Depending on where the Terrarium is kept, it may develop either too much or too little moisture. Follow our advice to restore the ideal conditions of your miniature landscape.
The glass is thoroughly wet, droplets are running down the sides. What should I do?
If droplets form on the glass of your Terrarium, there is probably too much moisture inside. To balance the moisture, proceed as follows: leave the Terrarium open for 12 hours, preferably at night. Close it again in the morning. Check the glass after a few hours. If droplets form or the inner surface is fogged up, repeat the operation.
If, on the other hand, a slight veil of moisture forms near the cap, but the rest of the jar looks dry, you have restored the optimal conditions for the ecosystem of your Terrarium.
The inner surface of your Terrarium looks slightly moist and seems to dry slowly (from top to bottom). Is this normal?
This is a good sign: it means that the ecosystem inside the Terrarium has reached a balance and the ideal conditions for its growth have developed.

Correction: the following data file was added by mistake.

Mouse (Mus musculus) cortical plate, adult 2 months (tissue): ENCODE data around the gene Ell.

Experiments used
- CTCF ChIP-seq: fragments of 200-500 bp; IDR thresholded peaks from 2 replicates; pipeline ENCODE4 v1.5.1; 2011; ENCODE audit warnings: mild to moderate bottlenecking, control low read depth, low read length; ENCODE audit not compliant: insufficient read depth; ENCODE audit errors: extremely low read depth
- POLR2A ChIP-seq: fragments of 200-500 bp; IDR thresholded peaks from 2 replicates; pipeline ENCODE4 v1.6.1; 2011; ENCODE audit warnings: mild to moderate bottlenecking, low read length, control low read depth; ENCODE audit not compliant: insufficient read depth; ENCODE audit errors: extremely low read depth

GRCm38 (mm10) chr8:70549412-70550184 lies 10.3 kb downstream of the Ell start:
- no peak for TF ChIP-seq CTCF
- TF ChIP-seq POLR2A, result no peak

The inner surface of the Terrarium glass is completely dry, and the inside is perfectly visible. Should I water the plants?
When the Terrarium glass looks dry and the inside is visible without any fogging glazing, it means that there is not enough moisture and the plants inside may be affected.
To restore the correct moisture balance, spray the inside with distilled water or mineral water (softer than tap water) every ten days.
Can I dry the condensation that forms inside the jar?
A fine layer of condensation on the inside of the glass is vital for the Terrarium ecosystem: unless actual droplets form and there is clear stagnation of water.
Condensation is a sign of the life cycle produced in the Terrarium: water vapour deposits on the glass, runs over the leaves or the soil and keeps the environment moist, allowing the Terrarium to live.